By Robert Greenall
With all eyes on Turkey's efforts to join the European Union, now would seem an ideal time for London's Royal Academy of Arts to stage what is probably the world's greatest ever exhibition of Turkish art and culture. The exhibition opens on Saturday 22 January.
And with the Islamic religion so much in the headlines, it is hard to ignore the fact that this is the academy's first exhibition of mostly Islamic art for over 70 years.
Yet the show - entitled Turks: A Journey of a Thousand Years, 600-1600 - is so far-reaching that these factors barely feature on the radar of the organisers.
The exhibition presents artistic diversity from little-known civilisations
It spans four dynasties, from the little-known nomadic Uighurs of western China to the Ottoman Empire, which at its height reached the gates of Vienna and from whose ashes rose the modern Turkish state.
It provides a series of snapshots of a civilisation which is hard to pin down, living in a series of empires won over in what one chronicler described as a "storm on horseback".
The Turks absorbed Persian and Arab cultures along the way. Chinese influences also appear throughout this exhibition.
Yet the role of the Turks remains little understood, and few people are aware of their artistic diversity.
"I like the idea that once people come to visit the exhibition, they will be thrown into a panic, because they'll realise how little they know," says Harvard Professor David Roxburgh, co-curator of the exhibition.
"That realisation is a very powerful realisation for all of us."
The show, which took just a year to organise, is the academy's collaboration with Professor Roxburgh and the directors of the two main contributing museums, both in Istanbul. It is partly funded by the Turkish government.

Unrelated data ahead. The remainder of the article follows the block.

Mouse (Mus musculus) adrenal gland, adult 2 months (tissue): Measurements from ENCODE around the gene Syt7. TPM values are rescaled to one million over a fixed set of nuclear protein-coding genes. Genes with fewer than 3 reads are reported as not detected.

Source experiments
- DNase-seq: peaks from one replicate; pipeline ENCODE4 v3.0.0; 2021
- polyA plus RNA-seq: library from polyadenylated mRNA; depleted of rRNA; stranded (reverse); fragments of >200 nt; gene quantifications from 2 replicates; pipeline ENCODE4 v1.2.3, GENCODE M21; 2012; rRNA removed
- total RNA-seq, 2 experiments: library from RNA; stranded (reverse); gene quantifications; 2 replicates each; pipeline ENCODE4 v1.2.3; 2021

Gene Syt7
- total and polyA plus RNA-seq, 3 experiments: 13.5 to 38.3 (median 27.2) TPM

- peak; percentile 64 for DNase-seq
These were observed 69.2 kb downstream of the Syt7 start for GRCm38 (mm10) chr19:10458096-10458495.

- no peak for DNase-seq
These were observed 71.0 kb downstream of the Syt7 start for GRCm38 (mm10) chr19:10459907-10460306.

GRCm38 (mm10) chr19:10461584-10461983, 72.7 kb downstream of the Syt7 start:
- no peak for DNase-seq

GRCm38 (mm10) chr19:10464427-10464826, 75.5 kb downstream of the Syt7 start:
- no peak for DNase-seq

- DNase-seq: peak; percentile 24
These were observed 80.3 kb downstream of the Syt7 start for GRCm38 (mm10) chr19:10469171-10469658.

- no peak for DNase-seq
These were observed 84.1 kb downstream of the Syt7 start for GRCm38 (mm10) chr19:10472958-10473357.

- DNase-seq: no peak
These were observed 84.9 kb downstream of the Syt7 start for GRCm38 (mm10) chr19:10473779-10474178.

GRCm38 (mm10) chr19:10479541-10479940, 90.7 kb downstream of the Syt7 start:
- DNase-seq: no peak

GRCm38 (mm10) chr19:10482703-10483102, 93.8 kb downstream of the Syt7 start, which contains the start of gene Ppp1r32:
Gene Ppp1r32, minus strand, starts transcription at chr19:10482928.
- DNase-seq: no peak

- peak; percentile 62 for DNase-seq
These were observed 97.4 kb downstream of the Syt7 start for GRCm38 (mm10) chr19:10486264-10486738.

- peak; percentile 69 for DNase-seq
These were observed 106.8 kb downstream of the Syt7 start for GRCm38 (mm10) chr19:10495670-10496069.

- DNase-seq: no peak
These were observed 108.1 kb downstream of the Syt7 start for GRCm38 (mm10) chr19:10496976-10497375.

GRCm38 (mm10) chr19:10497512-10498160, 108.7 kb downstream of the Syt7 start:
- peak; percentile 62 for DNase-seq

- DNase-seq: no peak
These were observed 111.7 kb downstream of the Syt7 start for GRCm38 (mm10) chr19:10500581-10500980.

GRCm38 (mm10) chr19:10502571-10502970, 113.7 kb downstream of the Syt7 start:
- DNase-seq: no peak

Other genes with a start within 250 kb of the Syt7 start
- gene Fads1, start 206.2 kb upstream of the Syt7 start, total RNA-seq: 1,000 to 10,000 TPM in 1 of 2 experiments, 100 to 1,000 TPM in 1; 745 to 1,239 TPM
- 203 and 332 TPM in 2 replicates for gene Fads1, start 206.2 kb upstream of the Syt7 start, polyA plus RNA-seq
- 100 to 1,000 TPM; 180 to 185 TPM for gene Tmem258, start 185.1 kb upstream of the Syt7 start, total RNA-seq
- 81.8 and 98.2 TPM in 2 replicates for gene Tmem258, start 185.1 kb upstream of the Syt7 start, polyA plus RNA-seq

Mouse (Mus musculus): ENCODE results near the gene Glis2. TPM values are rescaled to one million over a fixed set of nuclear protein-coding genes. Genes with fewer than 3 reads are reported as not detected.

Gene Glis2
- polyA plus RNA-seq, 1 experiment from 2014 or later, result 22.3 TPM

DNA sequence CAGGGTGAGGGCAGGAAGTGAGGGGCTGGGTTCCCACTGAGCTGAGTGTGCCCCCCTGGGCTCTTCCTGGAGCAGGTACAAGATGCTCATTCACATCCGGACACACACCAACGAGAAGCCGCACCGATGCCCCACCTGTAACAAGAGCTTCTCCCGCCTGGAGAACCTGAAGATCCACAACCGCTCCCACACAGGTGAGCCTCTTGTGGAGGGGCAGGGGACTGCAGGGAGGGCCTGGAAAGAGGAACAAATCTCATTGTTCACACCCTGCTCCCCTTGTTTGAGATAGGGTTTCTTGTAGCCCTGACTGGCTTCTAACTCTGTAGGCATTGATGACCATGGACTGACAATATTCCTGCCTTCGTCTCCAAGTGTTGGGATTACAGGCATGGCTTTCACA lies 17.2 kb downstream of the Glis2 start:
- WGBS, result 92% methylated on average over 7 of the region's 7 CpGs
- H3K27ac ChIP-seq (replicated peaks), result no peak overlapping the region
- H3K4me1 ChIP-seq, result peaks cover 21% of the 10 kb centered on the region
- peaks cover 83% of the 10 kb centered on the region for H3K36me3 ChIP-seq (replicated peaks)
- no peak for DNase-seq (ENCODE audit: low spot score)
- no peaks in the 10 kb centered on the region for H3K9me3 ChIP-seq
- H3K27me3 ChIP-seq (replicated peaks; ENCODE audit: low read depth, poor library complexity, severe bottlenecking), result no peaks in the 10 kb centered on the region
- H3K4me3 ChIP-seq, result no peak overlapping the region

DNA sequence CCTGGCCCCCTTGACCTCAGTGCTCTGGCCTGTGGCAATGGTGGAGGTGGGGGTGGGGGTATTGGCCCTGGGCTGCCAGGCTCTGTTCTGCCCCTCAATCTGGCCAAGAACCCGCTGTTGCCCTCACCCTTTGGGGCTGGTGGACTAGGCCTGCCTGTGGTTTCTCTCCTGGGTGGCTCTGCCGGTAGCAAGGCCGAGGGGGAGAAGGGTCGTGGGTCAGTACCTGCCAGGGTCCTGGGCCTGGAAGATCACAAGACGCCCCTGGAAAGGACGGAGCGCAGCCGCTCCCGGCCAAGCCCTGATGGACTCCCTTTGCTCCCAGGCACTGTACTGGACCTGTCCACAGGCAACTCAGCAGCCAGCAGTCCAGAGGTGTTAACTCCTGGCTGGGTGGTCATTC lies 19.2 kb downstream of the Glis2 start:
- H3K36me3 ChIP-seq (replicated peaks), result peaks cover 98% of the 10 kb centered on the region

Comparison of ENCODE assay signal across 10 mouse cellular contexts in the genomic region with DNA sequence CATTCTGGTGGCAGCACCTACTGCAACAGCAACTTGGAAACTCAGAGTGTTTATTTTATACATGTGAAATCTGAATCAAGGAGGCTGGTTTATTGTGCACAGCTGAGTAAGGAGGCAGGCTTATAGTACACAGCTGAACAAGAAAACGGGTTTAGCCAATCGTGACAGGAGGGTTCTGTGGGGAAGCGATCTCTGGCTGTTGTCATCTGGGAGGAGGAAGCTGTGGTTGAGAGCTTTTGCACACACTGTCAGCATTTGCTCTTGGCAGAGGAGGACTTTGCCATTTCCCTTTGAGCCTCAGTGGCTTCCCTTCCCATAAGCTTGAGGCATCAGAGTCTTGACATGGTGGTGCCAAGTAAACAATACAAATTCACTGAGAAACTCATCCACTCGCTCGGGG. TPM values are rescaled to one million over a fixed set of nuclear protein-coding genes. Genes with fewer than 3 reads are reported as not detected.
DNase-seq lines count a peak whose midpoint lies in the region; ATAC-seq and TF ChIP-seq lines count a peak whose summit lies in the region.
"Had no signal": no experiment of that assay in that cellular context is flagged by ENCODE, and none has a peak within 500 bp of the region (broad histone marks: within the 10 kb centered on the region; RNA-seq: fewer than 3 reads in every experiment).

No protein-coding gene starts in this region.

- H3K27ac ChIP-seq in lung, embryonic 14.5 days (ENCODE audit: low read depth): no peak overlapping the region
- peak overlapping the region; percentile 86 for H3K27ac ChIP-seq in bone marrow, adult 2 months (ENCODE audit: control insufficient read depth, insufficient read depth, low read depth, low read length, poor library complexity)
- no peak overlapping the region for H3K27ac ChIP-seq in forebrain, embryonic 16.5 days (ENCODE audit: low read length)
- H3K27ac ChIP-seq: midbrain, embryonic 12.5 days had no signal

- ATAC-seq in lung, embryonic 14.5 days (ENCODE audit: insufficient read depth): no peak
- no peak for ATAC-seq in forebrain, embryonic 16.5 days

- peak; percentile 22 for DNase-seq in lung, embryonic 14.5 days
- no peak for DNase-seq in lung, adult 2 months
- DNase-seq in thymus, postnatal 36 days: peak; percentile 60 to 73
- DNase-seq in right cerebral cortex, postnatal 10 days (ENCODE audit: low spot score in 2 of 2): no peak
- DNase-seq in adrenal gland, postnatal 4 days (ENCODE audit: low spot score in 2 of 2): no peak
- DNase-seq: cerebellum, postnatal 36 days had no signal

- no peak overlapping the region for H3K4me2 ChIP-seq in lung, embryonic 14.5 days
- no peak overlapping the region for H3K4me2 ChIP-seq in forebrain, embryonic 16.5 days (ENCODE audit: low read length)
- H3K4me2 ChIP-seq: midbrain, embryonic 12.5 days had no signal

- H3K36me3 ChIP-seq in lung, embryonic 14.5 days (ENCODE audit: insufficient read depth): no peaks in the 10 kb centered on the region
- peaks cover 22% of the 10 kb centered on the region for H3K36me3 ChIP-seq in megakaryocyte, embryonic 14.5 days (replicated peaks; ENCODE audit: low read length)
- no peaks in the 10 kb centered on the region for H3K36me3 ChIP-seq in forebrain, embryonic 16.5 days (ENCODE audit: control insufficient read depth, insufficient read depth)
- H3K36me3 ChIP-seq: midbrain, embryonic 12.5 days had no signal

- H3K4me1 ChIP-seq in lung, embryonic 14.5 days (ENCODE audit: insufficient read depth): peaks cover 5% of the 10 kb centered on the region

It presents more than 350 works from 11 countries - an extraordinary array of textiles, carpets, manuscripts, calligraphy, woodwork, metalwork and ceramics.
It begins in Central Asia, with artefacts representing the mix of cultural and religious influences along the Silk Road. Many date from the rule of the Uighurs, who ruled the region in the 8th and 9th Centuries.
It jumps to the 11th Century, when the Great Seljuk dynasty oversaw a flourishing of the arts and a large-scale conversion to Islam.
Perhaps one of the highlights of the exhibition is a 14th Century collection of bold, expressive paintings of nomads, devils and dervishes by Muhammad of the Black Pen.
These enigmatic works, with their toothy grimaces and wild expressions, are among the most valued possessions of Istanbul's Topkapi Palace museum and many have never before been seen in public, even in Turkey.
After Seljuk rule disintegrated, new dynasties arose - including the Timurids who, under Timur or Tamerlane, based their rule on the aggressive empire-building style of the Mongol Genghis Khan.
These rulers were anxious to impress their new subjects in regions such as Persia and modern-day Afghanistan, experimenting with architecture, ceramics and inlaid metal.
It is only in the last three galleries that the exhibition turns to the Ottoman Empire, which finally brought the culture of the Turks into close contact with that of the Europeans.
Under Suleyman the Magnificent, who subdued the Balkans, the empire was at its military and cultural highpoint, with new advances in ceramics and calligraphy.
Scripts and imperial symbols were developed, such as the sultan's signature, the Tughra. And the calligraphy gave rise to a new genre of drawing called saz, intricate patterns of blossom and leaves.
But the strange relationship of the Turks to Europe is rarely seen. European influence was strongest under one of the earlier Ottoman sultans, Mehmed II, who ironically was responsible for the capture of Constantinople.
Europe was simply not a factor that the curators saw fit to emphasise.
The Ottomans made new advances in calligraphy
"If it had been an exhibition that was oriented to showing Turkey's relationship to Europe, why would we begin in western China?" Professor Roxburgh said.
So what is the glue that holds this exhibition together?
Academy exhibitions officer Norman Rosenthal acknowledged that the role of Islam in the exhibition was "enormous" and the Ottoman Empire became in many respects the capital of Islamic culture, with Mecca politically controlled by Istanbul for many centuries.
But there are other significant strands which run through the show.
"It's largely Islamic, substantially Islamic, but that's not the reason we did it," Mr Rosenthal told the BBC News website.
"We did the exhibition because we're trying to tell a story... We are trying to do it through wonderful objects."
Turks: A Journey of a Thousand Years runs from 22 January until 12 April at the Royal Academy of Arts in London.